A man trying to turn his fantasies into reality is forced to face he may be on the wrong path to happiness.
Review (with Spoilers)
It has been 10 years since Garden State made it seem Zach Braff would become one of the top indie filmmakers out there. However, with time all we saw from him was remakes of other movies, the end of Scrubs, and one or two blockbusters. But with Wish I Was Here there is this possibility of a comeback, and perhaps him taking back some of the thunder Josh Radnor snatched from him by being more consistent. At least, that was the hope.
Characters & Story
Aidan (Zach Braff) is similar to his character Andrew from Garden State. If only because both have father issues, are struggling actors, and seem to have some form of depression. But, the comparisons end there for Aidan isn’t on the cusp of adulthood but is what most would consider a man. Well, except for damn near every Jewish adult in the film. Especially his dad Gabe (Mandy Patinkin), who seemingly was never that kind of a father to Aidan, nor his brother Noah (Josh Gad). Which makes for most of the heart of the story, one dying bastard who, within the headlights of death, tries to reconcile with the boys who he pushed away.
Side stories include: Aidan’s kids Grace (Joey King) and Tucker (Pierce Gagnon) having to go to transfer from a Jewish school to public school; Noah prepping to go to comic-con, to impress neighbor Janine (Ashley Grenne) and avoid his father; Aidan going on auditions; and Aidan’s wife Sarah (Kate Hudson) dealing with not only being the main breadwinner in the home, but also Gabe who is cruel to not just her husband, but also her daughter as well in one scene. Also, she has to deal with an inappropriate co-worker.
One the things which kept me going through this two-hour film was that amongst the cluttered story there was heart. For whether it was the broken relationship between Gabe and his sons or Grace prepping herself for public school, while trying to maintain the knowledge and faith she gained through her Jewish school, multiple times you get the opportunity to feel emotionally involved. Though no greater moments come than when Aidan is interacting with Grace or his father Gabe. For with Grace you can see Braff and King really do have a connection in which she relies on him, and you can almost imagine yourself being the dad to a kid who looks up to you for answers, self-confidence, and relies on your words and actions to help them get through life. Then, when it comes to Gabe, you connect with Braff by watching him take the harsh criticisms of his father and, like Bill on Masters of Sex, just absorbing each hit and yet still finding himself in love with the bastard who tries to tear him down every chance he gets.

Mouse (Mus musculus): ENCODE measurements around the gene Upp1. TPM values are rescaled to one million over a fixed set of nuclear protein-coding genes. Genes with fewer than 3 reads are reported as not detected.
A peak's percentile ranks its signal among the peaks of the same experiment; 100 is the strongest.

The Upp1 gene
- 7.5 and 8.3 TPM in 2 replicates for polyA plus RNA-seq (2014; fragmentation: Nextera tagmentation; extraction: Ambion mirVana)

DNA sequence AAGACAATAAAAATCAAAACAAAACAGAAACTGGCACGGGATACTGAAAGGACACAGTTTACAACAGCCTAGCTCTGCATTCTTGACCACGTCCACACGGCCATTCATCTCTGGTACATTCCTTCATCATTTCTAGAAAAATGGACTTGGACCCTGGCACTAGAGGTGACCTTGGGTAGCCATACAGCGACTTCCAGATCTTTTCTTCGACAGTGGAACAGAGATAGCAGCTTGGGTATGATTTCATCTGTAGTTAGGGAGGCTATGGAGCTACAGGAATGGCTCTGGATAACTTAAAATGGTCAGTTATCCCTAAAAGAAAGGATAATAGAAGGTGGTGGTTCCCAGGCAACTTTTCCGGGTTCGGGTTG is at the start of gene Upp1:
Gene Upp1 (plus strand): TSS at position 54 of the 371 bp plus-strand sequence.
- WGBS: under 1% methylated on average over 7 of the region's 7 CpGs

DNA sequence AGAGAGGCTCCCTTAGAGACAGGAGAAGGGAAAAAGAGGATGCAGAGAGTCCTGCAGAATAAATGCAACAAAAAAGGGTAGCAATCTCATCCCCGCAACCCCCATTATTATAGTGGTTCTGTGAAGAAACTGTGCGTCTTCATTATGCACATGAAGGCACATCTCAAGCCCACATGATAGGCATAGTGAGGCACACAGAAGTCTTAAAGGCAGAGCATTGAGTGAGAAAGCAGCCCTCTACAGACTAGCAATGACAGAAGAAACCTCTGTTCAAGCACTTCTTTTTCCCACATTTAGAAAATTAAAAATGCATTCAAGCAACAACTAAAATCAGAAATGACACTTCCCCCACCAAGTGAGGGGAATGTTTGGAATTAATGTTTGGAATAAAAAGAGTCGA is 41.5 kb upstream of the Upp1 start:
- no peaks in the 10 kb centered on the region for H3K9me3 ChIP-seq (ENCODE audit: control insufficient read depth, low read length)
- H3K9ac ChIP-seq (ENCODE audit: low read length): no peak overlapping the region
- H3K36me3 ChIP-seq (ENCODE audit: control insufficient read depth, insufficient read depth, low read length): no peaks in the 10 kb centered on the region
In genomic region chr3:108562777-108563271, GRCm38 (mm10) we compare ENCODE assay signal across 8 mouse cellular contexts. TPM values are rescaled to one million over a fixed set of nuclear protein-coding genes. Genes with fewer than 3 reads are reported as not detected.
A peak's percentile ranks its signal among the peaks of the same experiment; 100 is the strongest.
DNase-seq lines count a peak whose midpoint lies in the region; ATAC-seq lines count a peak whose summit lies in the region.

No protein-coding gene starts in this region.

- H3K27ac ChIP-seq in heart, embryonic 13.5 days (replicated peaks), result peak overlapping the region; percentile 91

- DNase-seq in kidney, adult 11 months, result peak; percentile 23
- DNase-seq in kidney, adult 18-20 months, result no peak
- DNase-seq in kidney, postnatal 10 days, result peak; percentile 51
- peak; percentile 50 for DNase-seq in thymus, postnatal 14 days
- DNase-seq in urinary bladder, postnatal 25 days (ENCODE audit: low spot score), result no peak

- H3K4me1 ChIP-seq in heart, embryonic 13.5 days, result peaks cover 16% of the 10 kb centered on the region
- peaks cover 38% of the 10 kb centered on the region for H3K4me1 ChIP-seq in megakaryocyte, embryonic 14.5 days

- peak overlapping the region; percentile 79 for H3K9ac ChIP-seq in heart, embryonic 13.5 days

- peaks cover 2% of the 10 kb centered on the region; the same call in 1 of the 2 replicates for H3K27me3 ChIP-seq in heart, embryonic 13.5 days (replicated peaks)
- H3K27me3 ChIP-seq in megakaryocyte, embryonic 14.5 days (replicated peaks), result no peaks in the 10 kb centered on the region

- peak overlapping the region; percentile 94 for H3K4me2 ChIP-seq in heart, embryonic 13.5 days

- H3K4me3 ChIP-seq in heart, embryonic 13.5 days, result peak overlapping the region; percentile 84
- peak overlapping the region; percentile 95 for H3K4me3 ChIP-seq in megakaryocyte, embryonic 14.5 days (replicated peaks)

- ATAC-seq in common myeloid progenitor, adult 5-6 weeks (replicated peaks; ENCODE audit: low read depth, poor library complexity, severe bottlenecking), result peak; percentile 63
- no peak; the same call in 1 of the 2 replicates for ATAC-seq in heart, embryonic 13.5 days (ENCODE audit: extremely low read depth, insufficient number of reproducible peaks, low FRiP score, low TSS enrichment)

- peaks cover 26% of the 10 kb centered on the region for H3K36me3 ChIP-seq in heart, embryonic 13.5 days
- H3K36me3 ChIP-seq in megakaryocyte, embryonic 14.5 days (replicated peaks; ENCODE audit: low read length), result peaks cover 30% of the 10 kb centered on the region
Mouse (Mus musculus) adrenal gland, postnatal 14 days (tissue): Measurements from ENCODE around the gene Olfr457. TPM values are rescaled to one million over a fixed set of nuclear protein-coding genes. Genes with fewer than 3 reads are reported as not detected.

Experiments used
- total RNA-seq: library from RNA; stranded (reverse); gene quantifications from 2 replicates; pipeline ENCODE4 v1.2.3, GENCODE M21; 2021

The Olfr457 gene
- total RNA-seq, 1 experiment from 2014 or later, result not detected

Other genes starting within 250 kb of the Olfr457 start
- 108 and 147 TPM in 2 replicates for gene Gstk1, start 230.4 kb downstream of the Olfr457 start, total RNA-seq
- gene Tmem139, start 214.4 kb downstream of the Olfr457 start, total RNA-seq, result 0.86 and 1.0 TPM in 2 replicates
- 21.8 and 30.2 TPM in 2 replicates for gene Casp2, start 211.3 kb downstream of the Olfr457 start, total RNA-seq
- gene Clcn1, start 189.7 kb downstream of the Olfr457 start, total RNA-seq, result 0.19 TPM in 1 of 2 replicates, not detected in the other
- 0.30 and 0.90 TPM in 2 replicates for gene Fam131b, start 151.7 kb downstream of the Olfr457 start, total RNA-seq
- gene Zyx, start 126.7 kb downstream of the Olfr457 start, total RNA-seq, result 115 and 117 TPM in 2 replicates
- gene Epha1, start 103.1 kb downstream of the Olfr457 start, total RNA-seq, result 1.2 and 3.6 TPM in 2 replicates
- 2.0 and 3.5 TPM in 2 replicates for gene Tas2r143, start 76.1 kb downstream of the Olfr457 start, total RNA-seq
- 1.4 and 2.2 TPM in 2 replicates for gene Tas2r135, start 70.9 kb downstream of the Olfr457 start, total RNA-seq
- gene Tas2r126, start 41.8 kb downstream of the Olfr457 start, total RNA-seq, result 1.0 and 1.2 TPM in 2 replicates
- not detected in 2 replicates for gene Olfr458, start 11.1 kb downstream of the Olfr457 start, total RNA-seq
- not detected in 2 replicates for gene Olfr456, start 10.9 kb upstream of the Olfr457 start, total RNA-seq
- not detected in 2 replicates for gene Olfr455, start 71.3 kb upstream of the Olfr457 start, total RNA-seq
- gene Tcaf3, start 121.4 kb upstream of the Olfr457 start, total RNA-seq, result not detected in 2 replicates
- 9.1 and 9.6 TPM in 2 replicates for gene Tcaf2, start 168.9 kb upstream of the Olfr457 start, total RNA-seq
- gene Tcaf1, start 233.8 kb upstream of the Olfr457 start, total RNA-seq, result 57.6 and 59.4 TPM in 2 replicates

And, I must admit I also admired the approach the film took on religion. For with Grace’s faith being a big subject for her story, you can see why people find it important to instill religion within kids. If just because it gives them a sense of right and wrong, the idea that when things are going bad they are just being tested, and that ultimately things will be ok. For even if death is the next step, you know that someone is waiting for you once you adjust your eyes to the light.
When it comes to this film, I must admit there isn’t a consistent flow which takes you from beginning to end. There are constant road bumps which make the film feel bloated and in need of trimming. Like the whole situation with the kids needing to be taken out of school. That whole section of the story, and then Aidan trying to homeschool, could have been streamlined to me. Like, they could have made it where it was the end of the year and due to them not being able to pay tuition they are unsure if Grace would return in the fall; as opposed to wasting so much time establishing how much Aidan dislikes the rabbis, how in the Jewish faith he is seen as a failure, and then him trying to homeschool his kids.
Then, on top of that issue, I feel that the adults, and King, are all given more information than we really need for their backstories to be established. Like, the whole sexual harassment storyline with Sarah I felt was just something to make the character meatier than anything else; then with Noah, him trying to impress Janine also felt like something thrown in there so that the movie would be worth Gad’s time to commit to.
Overall: TV Viewing
Honestly, if I donated to the Kickstarter campaign I would be disappointed and a bit upset. For while you can see Braff tried to replicate what made Garden State so appealing, I do think he spread the story a bit too thin by trying to make it where all of Aidan’s family, except Tucker, was given a story which would allow them to seem three-dimensional. But with his decision came a lot of stories which felt unnecessary in the grand scheme of the movie, and it made the movie feel a bit longer than it should have been. Hence the TV Viewing label for while this is a movie you will connect with, it doesn’t do the best job of keeping you connected and interested in the story throughout the whole film.
“You know what is the problem with hiding in a fishbowl? Everyone can see you.”
— Wish I Was Here
“God can be where you want to be, don’t get caught in the semantics.”
— Wish I Was Here
“When things get tragic enough, things eventually circle back to comedy.”
— Wish I Was Here
Things To Note
Also, the soundtrack to this film is nowhere near the level of greatness the Garden State soundtrack was.
I recognize perhaps it is unfair to compare this to Garden State which came out 10 years ago, but considering all that Braff has probably experienced over 10 years, for him to basically rehash the lead character, and create only a few slight differences, I just feel is kind of lazy. Almost to the point I think this film should of gestated a bit longer before the Kickstarter and all that.
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